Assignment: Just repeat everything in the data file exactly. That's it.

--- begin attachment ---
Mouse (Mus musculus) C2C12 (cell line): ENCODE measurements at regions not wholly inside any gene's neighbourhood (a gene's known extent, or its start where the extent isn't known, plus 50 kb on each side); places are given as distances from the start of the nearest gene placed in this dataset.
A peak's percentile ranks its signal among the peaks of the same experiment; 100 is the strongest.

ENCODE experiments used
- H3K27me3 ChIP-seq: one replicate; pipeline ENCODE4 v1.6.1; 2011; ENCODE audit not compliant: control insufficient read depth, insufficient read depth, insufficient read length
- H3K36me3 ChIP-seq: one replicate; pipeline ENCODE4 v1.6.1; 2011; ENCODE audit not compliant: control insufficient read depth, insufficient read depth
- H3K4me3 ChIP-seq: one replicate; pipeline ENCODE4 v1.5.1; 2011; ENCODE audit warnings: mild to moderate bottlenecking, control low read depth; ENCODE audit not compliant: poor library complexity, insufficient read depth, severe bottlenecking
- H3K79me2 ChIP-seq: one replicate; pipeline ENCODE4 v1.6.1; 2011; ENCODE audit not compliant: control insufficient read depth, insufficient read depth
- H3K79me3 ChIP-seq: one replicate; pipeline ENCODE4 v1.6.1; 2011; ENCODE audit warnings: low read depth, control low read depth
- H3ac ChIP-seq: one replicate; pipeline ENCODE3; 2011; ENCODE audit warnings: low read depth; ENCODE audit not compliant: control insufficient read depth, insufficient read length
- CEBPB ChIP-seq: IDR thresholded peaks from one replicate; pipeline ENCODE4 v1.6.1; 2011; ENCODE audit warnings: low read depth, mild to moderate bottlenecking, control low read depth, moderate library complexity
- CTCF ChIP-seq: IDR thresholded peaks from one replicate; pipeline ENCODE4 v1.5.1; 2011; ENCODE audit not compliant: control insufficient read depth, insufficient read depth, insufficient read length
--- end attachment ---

Mouse (Mus musculus) C2C12 (cell line): ENCODE measurements at regions not wholly inside any gene's neighbourhood (a gene's known extent, or its start where the extent isn't known, plus 50 kb on each side); places are given as distances from the start of the nearest gene placed in this dataset.
A peak's percentile ranks its signal among the peaks of the same experiment; 100 is the strongest.

ENCODE experiments used
- H3K27me3 ChIP-seq: one replicate; pipeline ENCODE4 v1.6.1; 2011; ENCODE audit not compliant: control insufficient read depth, insufficient read depth, insufficient read length
- H3K36me3 ChIP-seq: one replicate; pipeline ENCODE4 v1.6.1; 2011; ENCODE audit not compliant: control insufficient read depth, insufficient read depth
- H3K4me3 ChIP-seq: one replicate; pipeline ENCODE4 v1.5.1; 2011; ENCODE audit warnings: mild to moderate bottlenecking, control low read depth; ENCODE audit not compliant: poor library complexity, insufficient read depth, severe bottlenecking
- H3K79me2 ChIP-seq: one replicate; pipeline ENCODE4 v1.6.1; 2011; ENCODE audit not compliant: control insufficient read depth, insufficient read depth
- H3K79me3 ChIP-seq: one replicate; pipeline ENCODE4 v1.6.1; 2011; ENCODE audit warnings: low read depth, control low read depth
- H3ac ChIP-seq: one replicate; pipeline ENCODE3; 2011; ENCODE audit warnings: low read depth; ENCODE audit not compliant: control insufficient read depth, insufficient read length
- CEBPB ChIP-seq: IDR thresholded peaks from one replicate; pipeline ENCODE4 v1.6.1; 2011; ENCODE audit warnings: low read depth, mild to moderate bottlenecking, control low read depth, moderate library complexity
- CTCF ChIP-seq: IDR thresholded peaks from one replicate; pipeline ENCODE4 v1.5.1; 2011; ENCODE audit not compliant: control insufficient read depth, insufficient read depth, insufficient read length